When treatment is started early on in the progressive line of AIS, there are fewer limits to what we can achieve here at the CLEAR Scoliosis Institute; this is because it’s generally simpler to treat smaller curvatures while they are still small, potentially sparing patients the challenges associated with reaching the higher stages of progression.
While scoliosis is more commonly known as a child and adolescent spinal condition, adults can also develop it.
Early Signs of Adult Scoliosis
As mentioned earlier, scoliosis is not commonly painful in children and adolescents because they have not yet reached skeletal maturity; however, in adults, scoliosis pain is often one of the first noticeable signs.
Scoliosis-related pain is most commonly felt in the back or as radiating pain into the legs and feet. As adults are no longer growing, they feel the effects of compression on the spine and its surrounding muscles, vessels, and nerves.
The two main forms of scoliosis to affect adults are idiopathic and degenerative. Idiopathic is the more common form and involves cases of AIS that were undiagnosed, untreated, and progressed into adulthood.
Had these patients been diagnosed and treated earlier, their spines would have been in better health than by the time they come to us for help. This is a perfect example of how beneficial early detection can be, as the same conditions could have been addressed and treated while the curvatures were smaller, less rigid, less complex (having not yet progressed significantly), and before the conditions became painful.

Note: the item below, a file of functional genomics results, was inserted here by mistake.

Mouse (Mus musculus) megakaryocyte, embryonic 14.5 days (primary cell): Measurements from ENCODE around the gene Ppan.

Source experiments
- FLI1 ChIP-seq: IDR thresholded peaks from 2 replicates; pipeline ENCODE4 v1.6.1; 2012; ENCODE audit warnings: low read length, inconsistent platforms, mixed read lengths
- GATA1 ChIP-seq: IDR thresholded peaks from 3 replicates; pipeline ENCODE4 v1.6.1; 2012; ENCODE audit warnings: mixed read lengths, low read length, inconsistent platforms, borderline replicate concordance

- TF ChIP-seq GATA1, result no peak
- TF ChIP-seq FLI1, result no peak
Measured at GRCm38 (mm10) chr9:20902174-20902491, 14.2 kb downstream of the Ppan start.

Degenerative scoliosis tends to affect adults over the age of 40. The condition develops due to natural spinal degeneration that can accompany aging (mainly the intervertebral discs) and the cumulative effect of certain negative lifestyle choices: not maintaining a healthy weight, leading a sedentary lifestyle, bad posture, and repeatedly lifting heavy objects incorrectly.
Early signs of adult scoliosis include the following:
The aforementioned visual postural symptoms of scoliosis in adults also tend to be more noticeable when in a forward-bend position.
When it comes to early detection and scoliosis, knowing the early signs of the condition to look for can increase chances of treatment success.
With certain forms, like juvenile and adolescent scoliosis, these age groups are facing a lot of significant upcoming growth, and that means a lot of potential progression; catching the condition early means starting treatment early, and being able to proactively work towards preventing the scoliosis from following its progressive nature.
Most often, the earliest signs of scoliosis involve the body’s posture and overall symmetry. As scoliosis involves uneven forces, common telltale signs of scoliosis are uneven shoulders, hips, the presence of a rib arch, and a noticeably-curved spine; in adults, pain can be one of the first signs of scoliosis.
If you, or a loved one, is concerned about scoliosis, feel free to reach out to us here at the CLEAR Scoliosis Institute where we have a dedicated team of CLEAR-certified scoliosis chiropractors waiting to help.
Clear-institute.org - Cobb Angle
Clear-institute.org - Scoliosis Screening Benefits
Clear-institute.org - Scoliosis in Adults
Scoliosis Research Society - Juvenile Scoliosis
Scoliosis Research Society - Adolescent Idiopathic Scoliosis